It has been shown by Clowes that the construction of a membrane oxygenator is practicable and that thin Teflon membranes permit greater passage of oxygen than any others now available.1 Clinical studies with the membrane oxygenator have utilized a polyethylene membrane 0.0008 in. thick. In such an oxygenator the passage of both oxygen and carbon dioxide apparently were satisfactory. According to Clowes, carbon dioxide was found to diffuse from blood through Teflon at rates proportional to oxygen uptake. Limited studies in the laboratory with a small modified Clowes oxygenator led us to the belief that carbon dioxide, at reasonable pressures, diffuses to an inadequate degree through Teflon membranes. This belief appears to be substantiated by the following studies.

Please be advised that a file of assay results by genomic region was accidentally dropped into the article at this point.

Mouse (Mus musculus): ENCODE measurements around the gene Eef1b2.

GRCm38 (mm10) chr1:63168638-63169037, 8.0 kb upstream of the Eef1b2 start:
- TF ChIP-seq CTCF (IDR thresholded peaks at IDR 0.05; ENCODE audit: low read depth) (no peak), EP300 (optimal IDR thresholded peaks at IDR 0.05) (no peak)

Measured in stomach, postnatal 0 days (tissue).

Materials and Methods
Oxygen transfer through Teflon membranes 0.00025 to 0.004 in. thick was studied by means of a platinum polarograph. The Clark electrode2 was used, and the amplified electrode